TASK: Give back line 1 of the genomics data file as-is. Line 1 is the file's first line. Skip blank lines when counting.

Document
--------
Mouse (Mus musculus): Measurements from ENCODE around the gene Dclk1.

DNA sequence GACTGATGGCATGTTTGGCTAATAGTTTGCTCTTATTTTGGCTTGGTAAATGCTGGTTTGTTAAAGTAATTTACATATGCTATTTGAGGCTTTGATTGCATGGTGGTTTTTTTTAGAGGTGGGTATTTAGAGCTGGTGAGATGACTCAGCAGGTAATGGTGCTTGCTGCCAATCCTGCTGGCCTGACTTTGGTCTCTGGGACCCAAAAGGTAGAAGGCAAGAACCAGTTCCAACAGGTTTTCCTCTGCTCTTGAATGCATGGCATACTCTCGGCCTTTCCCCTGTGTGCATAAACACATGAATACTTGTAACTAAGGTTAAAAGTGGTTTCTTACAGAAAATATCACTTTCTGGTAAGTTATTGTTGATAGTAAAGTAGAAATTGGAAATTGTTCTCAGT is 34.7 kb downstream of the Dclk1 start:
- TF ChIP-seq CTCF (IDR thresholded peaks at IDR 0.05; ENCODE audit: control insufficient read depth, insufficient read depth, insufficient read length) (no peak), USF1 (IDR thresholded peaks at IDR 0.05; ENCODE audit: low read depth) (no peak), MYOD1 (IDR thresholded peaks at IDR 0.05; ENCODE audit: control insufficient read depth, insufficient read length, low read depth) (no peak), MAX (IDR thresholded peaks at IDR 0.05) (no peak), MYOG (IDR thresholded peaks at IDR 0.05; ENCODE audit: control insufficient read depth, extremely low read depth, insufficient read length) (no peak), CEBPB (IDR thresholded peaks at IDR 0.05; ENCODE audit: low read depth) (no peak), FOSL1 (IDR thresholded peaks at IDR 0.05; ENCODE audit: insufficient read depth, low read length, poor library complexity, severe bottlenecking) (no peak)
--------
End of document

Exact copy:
Mouse (Mus musculus): Measurements from ENCODE around the gene Dclk1.